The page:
Can Non-Citizen Foreigner Qualify for Florida Homestead Protection?

A recent Florida bankruptcy case, In re De Bauer, examined when a non-citizen, or foreigner, could qualify for the Florida homestead protection.

The Florida homestead is one of the most powerful asset protection tools for judgment debtors. The Florida constitution exempts an unlimited amount of equity in a debtor’s homestead, subject to certain acreage restrictions.

To exempt a residence from creditor claims, the Constitutional homestead clause requires that a debtor must currently reside in the property as their principal residence and must intend to stay there permanently.

Immigration Status

The immigration status of foreigner moving to Florida creates interesting legal issues in the area of Florida homestead protection. There are many court decisions that held that people who are illegal immigrants, without any right to reside permanently in Florida, may not claim a homestead exemption. The courts held that a debtor without legal residency status under U.S. immigration law may not subjectively intend to live permanently in a Florida homestead.

In the recent bankruptcy case, the debtor was not a U.S. citizen and had made no application for permanent residency. The debtor’s daughter, on the other hand, had enrolled in the DACA program and had also applied for a “green card.” The daughter married a U.S. citizen who lived with the daughter in the debtor’s home.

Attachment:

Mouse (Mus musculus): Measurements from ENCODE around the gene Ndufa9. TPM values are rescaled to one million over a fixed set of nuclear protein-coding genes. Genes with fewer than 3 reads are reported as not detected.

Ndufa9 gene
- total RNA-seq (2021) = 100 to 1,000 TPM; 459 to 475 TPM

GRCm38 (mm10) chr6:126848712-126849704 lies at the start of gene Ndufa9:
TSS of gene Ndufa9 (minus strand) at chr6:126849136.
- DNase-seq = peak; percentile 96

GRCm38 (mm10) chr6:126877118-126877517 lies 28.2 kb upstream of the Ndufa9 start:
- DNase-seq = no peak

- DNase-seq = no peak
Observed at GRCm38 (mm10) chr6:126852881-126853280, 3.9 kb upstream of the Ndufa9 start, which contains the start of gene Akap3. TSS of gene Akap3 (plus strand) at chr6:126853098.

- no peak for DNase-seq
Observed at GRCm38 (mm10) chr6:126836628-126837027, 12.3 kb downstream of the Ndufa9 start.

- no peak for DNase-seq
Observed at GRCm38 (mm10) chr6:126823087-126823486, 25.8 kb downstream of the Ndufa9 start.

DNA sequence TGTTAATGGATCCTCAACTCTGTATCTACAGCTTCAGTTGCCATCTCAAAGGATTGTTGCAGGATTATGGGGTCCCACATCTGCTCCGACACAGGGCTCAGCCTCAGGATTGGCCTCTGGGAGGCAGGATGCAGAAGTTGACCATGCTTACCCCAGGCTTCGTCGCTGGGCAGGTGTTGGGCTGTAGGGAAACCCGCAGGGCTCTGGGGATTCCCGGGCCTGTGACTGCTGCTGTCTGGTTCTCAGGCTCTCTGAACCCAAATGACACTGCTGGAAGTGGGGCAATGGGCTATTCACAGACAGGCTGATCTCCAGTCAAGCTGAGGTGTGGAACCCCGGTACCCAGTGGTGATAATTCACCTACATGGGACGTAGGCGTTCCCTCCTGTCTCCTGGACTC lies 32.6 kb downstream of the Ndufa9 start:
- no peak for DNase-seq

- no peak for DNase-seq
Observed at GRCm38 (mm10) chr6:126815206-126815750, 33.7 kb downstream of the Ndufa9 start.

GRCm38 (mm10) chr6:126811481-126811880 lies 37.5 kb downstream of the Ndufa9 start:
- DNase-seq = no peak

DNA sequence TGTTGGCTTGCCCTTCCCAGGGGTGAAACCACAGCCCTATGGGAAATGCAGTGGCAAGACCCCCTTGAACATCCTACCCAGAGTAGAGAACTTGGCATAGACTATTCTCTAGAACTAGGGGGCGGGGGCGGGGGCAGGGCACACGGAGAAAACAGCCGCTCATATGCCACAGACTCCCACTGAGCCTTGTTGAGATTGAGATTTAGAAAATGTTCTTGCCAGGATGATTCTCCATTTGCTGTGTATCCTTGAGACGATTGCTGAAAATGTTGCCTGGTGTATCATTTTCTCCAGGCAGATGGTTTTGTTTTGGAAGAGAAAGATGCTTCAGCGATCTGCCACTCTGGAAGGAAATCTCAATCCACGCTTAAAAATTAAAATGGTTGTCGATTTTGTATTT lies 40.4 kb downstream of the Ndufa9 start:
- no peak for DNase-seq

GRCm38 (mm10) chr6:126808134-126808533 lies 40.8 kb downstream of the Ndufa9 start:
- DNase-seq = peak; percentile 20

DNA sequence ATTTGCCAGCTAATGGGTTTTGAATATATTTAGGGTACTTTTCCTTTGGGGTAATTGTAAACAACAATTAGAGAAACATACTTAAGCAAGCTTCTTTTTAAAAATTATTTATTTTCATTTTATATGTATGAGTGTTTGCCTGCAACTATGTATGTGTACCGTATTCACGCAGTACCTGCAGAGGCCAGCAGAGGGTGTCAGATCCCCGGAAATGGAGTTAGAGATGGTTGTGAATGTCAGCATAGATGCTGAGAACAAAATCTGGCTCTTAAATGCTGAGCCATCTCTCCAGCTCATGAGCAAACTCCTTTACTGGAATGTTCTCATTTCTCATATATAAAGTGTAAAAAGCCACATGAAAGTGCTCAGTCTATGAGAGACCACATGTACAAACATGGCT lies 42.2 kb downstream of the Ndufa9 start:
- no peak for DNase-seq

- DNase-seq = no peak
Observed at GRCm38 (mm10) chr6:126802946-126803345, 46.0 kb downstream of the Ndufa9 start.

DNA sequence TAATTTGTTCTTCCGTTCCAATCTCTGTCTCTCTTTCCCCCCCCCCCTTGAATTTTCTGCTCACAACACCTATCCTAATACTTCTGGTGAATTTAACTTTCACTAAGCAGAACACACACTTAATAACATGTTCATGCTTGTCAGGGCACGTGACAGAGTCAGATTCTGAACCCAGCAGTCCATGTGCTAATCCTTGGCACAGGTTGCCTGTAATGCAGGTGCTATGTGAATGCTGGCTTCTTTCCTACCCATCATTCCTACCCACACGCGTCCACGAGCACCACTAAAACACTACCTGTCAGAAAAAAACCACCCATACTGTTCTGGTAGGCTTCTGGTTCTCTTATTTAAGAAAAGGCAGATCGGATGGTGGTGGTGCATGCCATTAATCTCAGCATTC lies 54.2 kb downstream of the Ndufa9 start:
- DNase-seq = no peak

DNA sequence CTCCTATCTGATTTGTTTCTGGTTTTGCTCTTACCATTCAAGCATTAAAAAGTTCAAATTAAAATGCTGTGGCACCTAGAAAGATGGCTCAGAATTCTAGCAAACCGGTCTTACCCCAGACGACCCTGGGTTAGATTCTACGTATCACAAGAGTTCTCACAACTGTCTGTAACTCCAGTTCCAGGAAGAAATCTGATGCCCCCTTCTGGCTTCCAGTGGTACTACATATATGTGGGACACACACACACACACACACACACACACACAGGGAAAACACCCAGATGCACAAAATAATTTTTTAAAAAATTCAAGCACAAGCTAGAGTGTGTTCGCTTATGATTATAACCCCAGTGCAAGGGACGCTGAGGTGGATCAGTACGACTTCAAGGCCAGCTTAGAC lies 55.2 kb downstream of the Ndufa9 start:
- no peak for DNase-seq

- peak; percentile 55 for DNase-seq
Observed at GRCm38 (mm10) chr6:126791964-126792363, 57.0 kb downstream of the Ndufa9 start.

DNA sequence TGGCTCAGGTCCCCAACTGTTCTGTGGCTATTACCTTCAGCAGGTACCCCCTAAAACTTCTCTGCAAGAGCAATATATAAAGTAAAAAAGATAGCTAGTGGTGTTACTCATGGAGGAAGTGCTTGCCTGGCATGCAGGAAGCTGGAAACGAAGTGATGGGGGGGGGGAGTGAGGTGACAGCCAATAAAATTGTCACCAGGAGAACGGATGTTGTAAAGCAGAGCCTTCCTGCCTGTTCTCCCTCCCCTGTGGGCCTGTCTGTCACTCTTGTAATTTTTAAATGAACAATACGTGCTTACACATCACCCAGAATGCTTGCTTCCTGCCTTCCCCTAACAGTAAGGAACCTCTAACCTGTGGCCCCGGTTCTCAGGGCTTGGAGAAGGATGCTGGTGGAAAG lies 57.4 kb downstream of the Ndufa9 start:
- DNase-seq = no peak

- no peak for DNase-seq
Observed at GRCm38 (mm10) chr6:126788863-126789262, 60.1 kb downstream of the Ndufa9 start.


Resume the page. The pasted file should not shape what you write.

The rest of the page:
Not the Debtor’s Residence

One commonly overlooked aspect of the Florida homestead is that the exemption protects a debtor’s interest in a residence even when it is only the debtor’s family that lives in the residence.

There are several Florida decisions holding that a debtor may assert homestead protection if a member of the debtor’s immediate family lives in the property even if when debtor resides elsewhere.

In this case, the court permitted the non-citizen debtor to exempt the family home under Florida’s homestead exemption. The court held that the daughter’s DACA application and green card application demonstrated sufficient intent to live permanently in Florida even though she had not yet attained legal residence. Because the daughter deserved homestead protection, the non-citizen debtor could exempt the home to protect the debtor’s family member living in the property.

Jon Alper

About the Author

I’m a nationally recognized attorney specializing in asset protection planning. I graduated with honors from the University of Florida Law School and have practiced law for almost 50 years.

I have been recognized as a legal expert by media outlets such as the New York Times and the Wall Street Journal. I have helped thousands of clients protect their assets from creditors.